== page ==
Patience

Every morning, after my sadhana, I read a page in Eileen Caddy’s book Opening Doors Within. She has a page for each day of the year with what I see as inspiring and useful reminders to align myself towards a more harmonious life. Towards the path I want follow.

Here’s July 10:

HOW VITALLY IMPORTANT is your right and positive attitude towards today and all that it holds for you! You can make or mar the day for yourself simply by the way you approach it. Your reactions to things as they take place can make all the difference. When your reactions are negative and aggressive, you immediately put up barriers and create opposition, finding fault and blaming everyone else. You are so blind you fail to see that you are the one at fault, and you go around with a chip on your shoulder. When your reactions are positive and constructive, all barriers come tumbling down and you will find you will get help and cooperation from every side. If you have made a mistake, admit it, say you are sorry and move on. Then no precious time is wasted in trying to justify yourself and prove you are right. You have many lessons to learn. Learn them quickly, and try never to make the same mistake twice.

If you have read some of my blog posts this summer you might have noticed that I have been reflecting a lot about the moments where I get carried away by frustration and/or anger.

When I read this page, I thought ‘Yes! That is what I want to strive towards!’ Who doesn’t prefer life to flow instead of creating opposition and conflict? Why is it, then, that I still see myself in certain situations shutting out? In opposition to what is happening?

My Yoga teacher, Prasad, once told me ‘Patience will be your most important asset in life’. He was so right! Lack of patience is often at the source of my unskilled way of dealing with my thoughts and emotions especially in challenging situations.

Does it ever happen to you that you wake up in a weird mood? That from the first moments in the morning you notice some sort of inner discomfort? I am learning to observe this and be with it during my sadhana and remind myself that whatever happens during the day, it is more ‘the mood’ that will throw me off balance than the outer circumstances. This requires patience towards myself, not to try to escape from ‘the mood’ and patience towards what happens during the day.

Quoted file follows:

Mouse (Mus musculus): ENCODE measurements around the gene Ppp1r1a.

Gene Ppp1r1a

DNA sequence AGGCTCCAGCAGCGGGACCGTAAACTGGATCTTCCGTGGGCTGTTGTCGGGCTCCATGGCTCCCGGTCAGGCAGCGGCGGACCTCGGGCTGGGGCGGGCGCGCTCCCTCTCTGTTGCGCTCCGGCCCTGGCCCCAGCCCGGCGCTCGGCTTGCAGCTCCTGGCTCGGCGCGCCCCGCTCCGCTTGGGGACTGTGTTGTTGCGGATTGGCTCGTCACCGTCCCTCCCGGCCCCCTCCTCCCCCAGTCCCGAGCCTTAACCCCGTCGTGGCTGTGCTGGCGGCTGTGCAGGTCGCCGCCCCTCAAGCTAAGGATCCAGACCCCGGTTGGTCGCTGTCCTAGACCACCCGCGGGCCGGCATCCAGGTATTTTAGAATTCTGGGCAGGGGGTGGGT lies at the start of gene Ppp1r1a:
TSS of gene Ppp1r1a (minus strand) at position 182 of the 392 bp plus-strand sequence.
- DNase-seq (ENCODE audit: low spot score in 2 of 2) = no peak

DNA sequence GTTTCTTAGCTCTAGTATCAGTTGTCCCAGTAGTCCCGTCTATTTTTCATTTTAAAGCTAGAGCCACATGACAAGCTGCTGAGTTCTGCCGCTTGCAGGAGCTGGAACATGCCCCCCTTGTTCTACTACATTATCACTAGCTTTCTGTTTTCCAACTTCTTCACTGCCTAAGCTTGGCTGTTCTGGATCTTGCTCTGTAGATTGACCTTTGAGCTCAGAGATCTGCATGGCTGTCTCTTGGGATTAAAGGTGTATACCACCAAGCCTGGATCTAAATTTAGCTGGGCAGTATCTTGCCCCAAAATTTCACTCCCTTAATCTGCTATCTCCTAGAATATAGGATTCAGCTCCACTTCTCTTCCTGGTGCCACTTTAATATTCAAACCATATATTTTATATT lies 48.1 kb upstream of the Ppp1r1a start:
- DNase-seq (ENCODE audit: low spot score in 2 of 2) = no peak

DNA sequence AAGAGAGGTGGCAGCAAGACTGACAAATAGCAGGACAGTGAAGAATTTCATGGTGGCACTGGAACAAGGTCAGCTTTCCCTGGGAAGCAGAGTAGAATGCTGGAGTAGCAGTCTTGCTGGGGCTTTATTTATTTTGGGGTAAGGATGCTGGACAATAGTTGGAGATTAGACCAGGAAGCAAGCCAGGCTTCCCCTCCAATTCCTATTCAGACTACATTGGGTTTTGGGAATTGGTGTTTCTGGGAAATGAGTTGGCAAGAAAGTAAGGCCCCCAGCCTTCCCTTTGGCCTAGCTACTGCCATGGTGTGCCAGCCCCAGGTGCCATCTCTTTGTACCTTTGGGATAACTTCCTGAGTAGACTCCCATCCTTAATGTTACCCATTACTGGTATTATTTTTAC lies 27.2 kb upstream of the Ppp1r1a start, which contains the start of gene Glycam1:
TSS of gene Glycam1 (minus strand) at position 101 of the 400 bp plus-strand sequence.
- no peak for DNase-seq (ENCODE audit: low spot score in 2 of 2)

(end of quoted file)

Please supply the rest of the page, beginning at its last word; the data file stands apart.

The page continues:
Unfortunately, I don’t always notice ‘the mood’ or in the haste of everyday life, I forget my morning’s reflection. Too much to do and the wish to things to ‘go my way’, and a feeling of self-righteousness are often the reason why I forget to open up, to listen, to slow down and be constructive. In other words, lack of patience.

What can I do? Keep practicing. Keep giving myself the time to sit in silence in the morning to notice my mood. Keep reminding myself to be mindful. Slow down. Do less at a time. Let go of my perceptions when they are not helping.

I have managed this year to be better at accepting my mistakes. Not to be too afraid to see them, and apologize. Accept that I can’t do everything according to everyone’s expectations, and move on. This has been rather liberating.

Trust

Is it a given or is it earned? Does the responsibility to create trust lies on the one who trusts or the one to be trusted?

Since it is a word, a concept that we have created, I believe there is no absolute answer to my questions. However, it is important to reflect on it and maybe create clarity around it.

There are behaviours and these behaviours, when repeated, turn into patterns. Either in the one who has the behaviour or in the one who experiences the consequences of it. Or both.

Following this line of thought, if you constantly behave in a way that does not match my expectations, I might lose trust in you. If there is a discrepancy between what you say and do, or if I ask for your help and you let me down, or if you lie…

On the other side of trust, there might be people who, because of past experiences, are distrustful. Either generally or towards people in specific roles. One could then say that we have to strive towards gaining the other’s trust.

Last week, I did something that I think cost me the trust of one of my students. It was, of course, a mistake, and I will now have to work next school year towards gaining their trust again. If I am given the opportunity. If this student leaves the school for some reason, they might then decide that teachers are not trustworthy.

I struggled with trusting last week too, and this is partly what led me into a distressed state of mind. I had an overly strong reaction to a change in my roles at work, and I wonder why I am so distrustful. Is my lack of trust directed towards the person? The role that person plays? Or me? Is my lack of trust in reality insecurity in disguise?

In any case, I think that the best I can do is to approach situations with curiosity. Ask the difficult questions both to the other person and also myself. I need to understand where my distrust comes from and work with it because, like in any relationship, it is difficult to have healthy interactions if there is no trust. Can we build that trust together? What is my part to play?

Most importantly, not take my mind so seriously. Take a break from it. Question my perspective before acting. The longer I live, the more surprised I am by my limitedness that, to begin with, seems so ‘real’ and ‘clear’…